The rules are all in the Highway Code, and even though many of these are just advice, and recommendations, and even some that are clear rules are not "laws", they do define how we all use the road together and if followed they help ensure things work smoothly. At the end of the day, the rules can say which of us was right and which was wrong in a case such as this where the car driver has to stop for a pedestrian that is crossing.

  • Rule 170: "watch out for pedestrians crossing a road into which you are turning. If they have started to cross they have priority, so give way"
  • Rule 8: "At a junction. When crossing the road, look out for traffic turning into the road, especially from behind you. If you have started crossing and traffic wants to turn into the road, you have priority and they should give way (see Rule 170)."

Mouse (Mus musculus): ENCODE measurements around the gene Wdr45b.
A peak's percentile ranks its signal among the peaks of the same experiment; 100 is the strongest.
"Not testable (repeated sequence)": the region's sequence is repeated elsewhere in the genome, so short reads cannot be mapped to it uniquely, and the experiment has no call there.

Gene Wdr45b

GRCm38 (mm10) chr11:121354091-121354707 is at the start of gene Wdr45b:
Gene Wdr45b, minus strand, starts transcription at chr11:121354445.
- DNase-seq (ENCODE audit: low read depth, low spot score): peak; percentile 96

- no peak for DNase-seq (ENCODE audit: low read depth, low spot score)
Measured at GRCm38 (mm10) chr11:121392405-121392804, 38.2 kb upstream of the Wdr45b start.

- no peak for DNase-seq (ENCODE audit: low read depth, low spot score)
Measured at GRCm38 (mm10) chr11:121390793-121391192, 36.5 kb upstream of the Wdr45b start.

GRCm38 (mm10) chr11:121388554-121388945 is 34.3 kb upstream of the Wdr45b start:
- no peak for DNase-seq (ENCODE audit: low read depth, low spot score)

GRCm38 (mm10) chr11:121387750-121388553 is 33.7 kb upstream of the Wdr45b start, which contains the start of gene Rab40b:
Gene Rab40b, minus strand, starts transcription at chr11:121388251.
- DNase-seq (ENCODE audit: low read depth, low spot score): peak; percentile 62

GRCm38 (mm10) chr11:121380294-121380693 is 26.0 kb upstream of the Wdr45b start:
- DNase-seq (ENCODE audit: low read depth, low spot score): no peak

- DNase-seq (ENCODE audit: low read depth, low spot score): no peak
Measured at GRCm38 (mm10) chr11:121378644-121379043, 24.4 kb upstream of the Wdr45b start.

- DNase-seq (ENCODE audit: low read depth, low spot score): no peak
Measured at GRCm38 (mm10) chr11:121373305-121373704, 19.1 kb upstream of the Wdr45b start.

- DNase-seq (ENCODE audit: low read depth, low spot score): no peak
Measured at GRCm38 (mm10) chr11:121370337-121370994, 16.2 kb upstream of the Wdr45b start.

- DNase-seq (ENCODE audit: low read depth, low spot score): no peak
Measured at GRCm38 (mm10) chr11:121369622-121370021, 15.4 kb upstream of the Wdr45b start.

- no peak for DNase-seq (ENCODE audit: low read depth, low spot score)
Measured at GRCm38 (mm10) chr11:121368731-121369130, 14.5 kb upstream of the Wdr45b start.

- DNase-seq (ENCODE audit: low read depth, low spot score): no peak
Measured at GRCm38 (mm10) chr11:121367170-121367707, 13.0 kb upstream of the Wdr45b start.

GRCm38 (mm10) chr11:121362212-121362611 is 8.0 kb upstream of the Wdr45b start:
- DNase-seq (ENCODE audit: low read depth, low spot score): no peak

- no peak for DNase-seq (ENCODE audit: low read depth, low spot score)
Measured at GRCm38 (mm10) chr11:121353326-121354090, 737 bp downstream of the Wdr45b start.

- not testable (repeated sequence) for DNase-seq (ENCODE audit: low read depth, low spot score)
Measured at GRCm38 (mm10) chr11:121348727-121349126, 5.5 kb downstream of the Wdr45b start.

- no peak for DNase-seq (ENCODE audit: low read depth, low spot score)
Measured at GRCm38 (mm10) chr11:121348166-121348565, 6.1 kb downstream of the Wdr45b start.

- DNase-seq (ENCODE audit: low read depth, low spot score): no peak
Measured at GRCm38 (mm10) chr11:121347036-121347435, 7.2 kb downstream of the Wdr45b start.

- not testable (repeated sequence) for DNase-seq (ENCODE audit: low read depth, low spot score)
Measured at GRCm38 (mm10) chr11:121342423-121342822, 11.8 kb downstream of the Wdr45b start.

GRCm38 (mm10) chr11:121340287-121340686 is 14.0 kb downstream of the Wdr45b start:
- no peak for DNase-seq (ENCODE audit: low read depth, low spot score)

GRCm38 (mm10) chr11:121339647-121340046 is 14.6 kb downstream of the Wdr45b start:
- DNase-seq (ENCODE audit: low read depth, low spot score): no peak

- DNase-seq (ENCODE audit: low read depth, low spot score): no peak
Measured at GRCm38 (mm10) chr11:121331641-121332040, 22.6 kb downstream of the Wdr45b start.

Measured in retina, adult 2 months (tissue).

So that is pretty clear, both for a driver and a pedestrian, if you have started to cross (just like a zebra crossing) cars have to give way.

So where does the island come in?

The confusion comes about because of rule 20: "Where there is an island in the middle of a zebra crossing, wait on the island and follow Rule 19 before you cross the second half of the road – it is a separate crossing."

This makes it clear that where there is an island in a zebra crossing, each half of the road is a "separate crossing". So "starting to cross" the crossing (not the road) is not automatically priority over cars for the other "crossing" on the other half of the road.